All of us were shocked. Jani, our Jani, was hurt. We had lost our favourite bus driver. We had lost our friend. There would be no more laughter and no more-ice cream. As it began to sink in, I caught Matthi’s eye in the mirror. A chill went through me as I realised he was smiling. It dawned on me that Matthi was happy. Happy that Jani was hurt. Happy that he would no longer be driving us home from school. He took a long drag of his cigarette and winked at me. I turned and looked out of the window at the city streets. The following year we left Prague and returned to England and western normality. I never did see Jani again.

Time gets twisted. Memory becomes mangled. But my father has the same recall. The two drivers, both embassy employees. With one crucial difference. He loved Matthi. And he hated Jani.

We were sharing a beer and collective memories when this came up. My father is retired but his mind is still sharp so this difference of opinion came as a surprise. I reminded him of the kind, gentle nature of Jani. The generosity he showed myself and the other embassy offspring. How he listened to our childish talk and always showed interest in our lives outside the bus. Then I described the cold, unapproachable Matthi.

My father listened patiently, nodding in all the right places, and waited for me to sum up. Then he said to me, “son, you’ve got it all wrong.”

Matthi was in his forties and had worked at the embassy for many years, earning a pittance by Western standards to support his family. Driving the school mini bus was just one of many mundane embassy duties Matthi performed. He spoke very little English and therefore could not engage any of the children in conversations aboard the mini bus. His task was to get us home safely, which he never failed to do. He was no ogre, he was just a hard working man, trying his best to do his job and look after his family.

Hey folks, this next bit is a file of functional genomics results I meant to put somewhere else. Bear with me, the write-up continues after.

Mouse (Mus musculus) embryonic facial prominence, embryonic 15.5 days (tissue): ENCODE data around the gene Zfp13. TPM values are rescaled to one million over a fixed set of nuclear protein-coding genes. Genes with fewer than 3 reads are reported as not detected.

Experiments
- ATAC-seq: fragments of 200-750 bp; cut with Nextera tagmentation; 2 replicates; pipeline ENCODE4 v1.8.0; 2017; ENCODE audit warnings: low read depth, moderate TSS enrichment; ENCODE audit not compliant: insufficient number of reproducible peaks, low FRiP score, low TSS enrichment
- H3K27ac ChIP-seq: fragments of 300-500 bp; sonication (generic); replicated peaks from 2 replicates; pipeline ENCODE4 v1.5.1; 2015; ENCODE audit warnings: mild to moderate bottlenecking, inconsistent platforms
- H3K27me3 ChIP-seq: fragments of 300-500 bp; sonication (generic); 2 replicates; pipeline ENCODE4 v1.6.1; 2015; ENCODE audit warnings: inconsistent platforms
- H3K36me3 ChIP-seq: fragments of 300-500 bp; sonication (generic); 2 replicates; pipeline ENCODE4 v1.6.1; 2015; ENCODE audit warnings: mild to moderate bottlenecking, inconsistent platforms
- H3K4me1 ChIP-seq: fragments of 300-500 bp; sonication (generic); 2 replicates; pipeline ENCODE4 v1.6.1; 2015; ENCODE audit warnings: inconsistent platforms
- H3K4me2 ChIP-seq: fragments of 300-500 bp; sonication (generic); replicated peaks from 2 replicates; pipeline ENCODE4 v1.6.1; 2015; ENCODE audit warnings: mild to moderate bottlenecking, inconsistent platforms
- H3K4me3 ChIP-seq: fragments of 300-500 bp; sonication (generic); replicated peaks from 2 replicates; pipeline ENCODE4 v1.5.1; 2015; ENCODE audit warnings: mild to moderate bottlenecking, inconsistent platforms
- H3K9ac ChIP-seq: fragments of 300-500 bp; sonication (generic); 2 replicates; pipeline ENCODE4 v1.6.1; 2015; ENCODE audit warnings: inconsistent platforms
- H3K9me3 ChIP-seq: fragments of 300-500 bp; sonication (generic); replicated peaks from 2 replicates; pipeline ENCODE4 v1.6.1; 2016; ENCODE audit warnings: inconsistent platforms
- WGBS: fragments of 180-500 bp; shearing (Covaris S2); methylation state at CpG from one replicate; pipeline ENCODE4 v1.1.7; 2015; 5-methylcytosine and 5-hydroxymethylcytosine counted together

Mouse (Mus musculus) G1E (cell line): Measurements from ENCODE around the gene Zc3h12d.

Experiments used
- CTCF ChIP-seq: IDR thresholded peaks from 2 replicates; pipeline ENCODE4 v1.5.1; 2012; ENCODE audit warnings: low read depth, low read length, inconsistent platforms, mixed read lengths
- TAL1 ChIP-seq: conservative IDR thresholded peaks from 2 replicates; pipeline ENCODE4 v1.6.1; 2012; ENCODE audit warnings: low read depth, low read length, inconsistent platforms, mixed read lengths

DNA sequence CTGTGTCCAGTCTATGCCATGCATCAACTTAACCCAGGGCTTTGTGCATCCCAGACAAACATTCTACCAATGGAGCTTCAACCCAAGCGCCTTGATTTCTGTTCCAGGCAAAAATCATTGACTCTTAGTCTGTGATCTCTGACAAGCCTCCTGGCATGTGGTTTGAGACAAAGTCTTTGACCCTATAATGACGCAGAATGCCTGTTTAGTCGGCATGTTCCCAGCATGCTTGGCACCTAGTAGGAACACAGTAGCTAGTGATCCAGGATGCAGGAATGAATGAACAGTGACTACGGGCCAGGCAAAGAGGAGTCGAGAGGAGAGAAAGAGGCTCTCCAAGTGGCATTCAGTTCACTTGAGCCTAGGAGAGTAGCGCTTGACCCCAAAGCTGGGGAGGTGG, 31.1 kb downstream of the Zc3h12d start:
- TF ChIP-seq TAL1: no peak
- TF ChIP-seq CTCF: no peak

I was right about one thing though. Matthi, like my father, and as it turns out, like most of the embassy staff, really did hate Jani.

Matthi always had our best interests at heart, getting us home quickly and then watching us to make sure we all made it to our garden gates and front doors. Whereas Jani had other interests. He wanted to keep us happy. To entertain us. But only enough so that we would let our guard down.

Matthi, on his wage, could barely afford a basic Škoda to get around in. Yet Jani, who performed the same tasks, was badly injured in a Mercedes, an expensive Western car, out of the reach of most Czech people.

Matthi always watched over us, whereas Jani never did. Because his job was to listen.

In the early eighties, the KGB, otherwise known as Russia’s secret police, was the world’s most effective information gathering organisation. Jani was a KGB officer, assigned to the British Embassy. It was a widely known secret amongst the embassy staff. They all knew who he was, and what he was. He was never given important tasks, but he was Russia’s eyes and ears within our diplomatically protected, embassy walls. His only job outside of the walls was the school run.

And it was here, that he became everyones friend. He would listen patiently to us all as we spoke about our days at school, and who our parents were meeting that evening, or seeing that weekend. What diplomatic events they were attending and perhaps, when our accommodation would be empty for a few hours so that a KGB team could enter and place their discrete listening devices.

Now I don’t think for one minute, that anyone one of us ever gave away a state secret on that battered old blue Ford Transit. But I always consider the small part that all of us on that bus played during the cold war. And I always remember Jani, and how much I thought of him as a friend. And how alien that seems to me now.

Perhaps most of all though, I miss the taste of Czech ice-cream.